Since 2008, Renew Newcastle has been connecting people with vacant spaces, supporting a community of creative entrepreneurs who bring life, interest and activity into under utilised neighbourhoods. Partnering with those who share the vision of giving back to their community.
What makes a good Renew Newcastle project?
It adds life to the city
It is unique
It has a high degree of professionalism or a very clear idea
It is ongoing
It is ready
It has the support of the property owner
How long does Renew Newcastle have properties for?
Renew Newcastle’s default license agreement is based on accessing the property on a rolling 30 day basis. That means Property Owners can give 30 days notice at any time should they receive a commercial offer or need to proceed with development. This enables the property owner to provide the property without sacrificing the potential commercial returns and is one of the key reasons why properties are made available so cheaply.
To watch Marcus Wesbury’s speak about creative cities and the Renew Newcastle model click here, for his book Creating Cities click here, and for tools to create your own Renew project click here.
The phrase “tactical urbanism” came into use just a few short years ago, coined by a group of young planners and activists and popularized by an online guide to phenomena such as guerrilla wayfinding, pop-up markets, and DIY traffic-calming.
Many of those nimble urban-improvement techniques, which often originated in the activist community, have since gone mainstream. Cities such as San Francisco and Philadelphia, for instance, have been rapidly installing parklets where parking spaces used to go, a practice that originated with an annual grassroots action called Park(ing) Day.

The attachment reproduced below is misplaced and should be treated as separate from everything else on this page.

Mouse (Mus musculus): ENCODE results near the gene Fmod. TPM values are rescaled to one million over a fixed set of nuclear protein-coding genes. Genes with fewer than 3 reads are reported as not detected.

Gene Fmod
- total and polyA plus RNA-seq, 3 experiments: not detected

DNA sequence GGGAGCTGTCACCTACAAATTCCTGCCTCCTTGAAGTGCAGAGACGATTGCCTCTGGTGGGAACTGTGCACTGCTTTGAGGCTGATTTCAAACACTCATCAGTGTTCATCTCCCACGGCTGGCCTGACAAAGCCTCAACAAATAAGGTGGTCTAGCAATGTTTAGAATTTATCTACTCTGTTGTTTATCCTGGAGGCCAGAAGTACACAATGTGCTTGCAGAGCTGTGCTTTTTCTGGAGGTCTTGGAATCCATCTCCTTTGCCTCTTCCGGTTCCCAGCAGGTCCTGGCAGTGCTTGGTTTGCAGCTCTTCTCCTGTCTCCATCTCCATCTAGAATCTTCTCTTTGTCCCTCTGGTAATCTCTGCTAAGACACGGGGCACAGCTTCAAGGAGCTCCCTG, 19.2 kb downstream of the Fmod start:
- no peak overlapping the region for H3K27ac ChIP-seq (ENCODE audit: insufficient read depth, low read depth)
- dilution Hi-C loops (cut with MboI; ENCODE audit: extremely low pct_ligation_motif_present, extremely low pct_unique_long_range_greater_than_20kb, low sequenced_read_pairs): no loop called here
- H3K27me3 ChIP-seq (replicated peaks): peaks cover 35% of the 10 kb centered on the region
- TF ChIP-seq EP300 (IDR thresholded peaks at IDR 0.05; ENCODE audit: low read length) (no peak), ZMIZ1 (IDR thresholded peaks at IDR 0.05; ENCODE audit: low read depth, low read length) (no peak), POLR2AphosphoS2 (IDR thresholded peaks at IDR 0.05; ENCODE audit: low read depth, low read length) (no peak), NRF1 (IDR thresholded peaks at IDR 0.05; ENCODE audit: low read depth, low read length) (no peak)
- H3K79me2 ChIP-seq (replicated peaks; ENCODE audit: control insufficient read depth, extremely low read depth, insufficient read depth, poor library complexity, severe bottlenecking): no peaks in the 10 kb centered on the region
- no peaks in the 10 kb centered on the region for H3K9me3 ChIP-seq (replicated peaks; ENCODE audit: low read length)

To listen to a panel discussion about Tactical Urbanism, hosted by the New York Times and including Mike Lydon, click here.
To find out more about Mike Lydon and his Street Plans practice click here, for links to Street Plan’s books click here, and to download their guides to Tactical Urbanism click here. Several of these guides have been co-authored with similar placemaking firms around the world including Co-Design Studio (Australia), Ciudad Emergente (Chile), and TaMaLaCà (Italy).
Well, I believe that if we want to changewhat our cities look like,then we really have to changethe decision-making processesthat have given us the results that we have right now.We need a participation revolution,and we need it fast.
The exhibition’s title – Grand Reductions – suggests the simple illustration’s power to encapsulate complex ideas. And for that reason the medium has always been suited to the city, an intricate organism that has been re-imagined (with satellite towns! in rural grids! in megaregions!) by generations of architects, planners and idealists. In the urban context, diagrams can be powerful precisely because they make weighty questions of land use and design digestible in a single sweep of the eye. But as Le Corbusier’s plan illustrates, they can also seductively oversimplify the problems of cities. These 10 diagrams have been tremendously influential – not always for the good.
For more about SPUR and their work in the San Francisco Bay Area click here.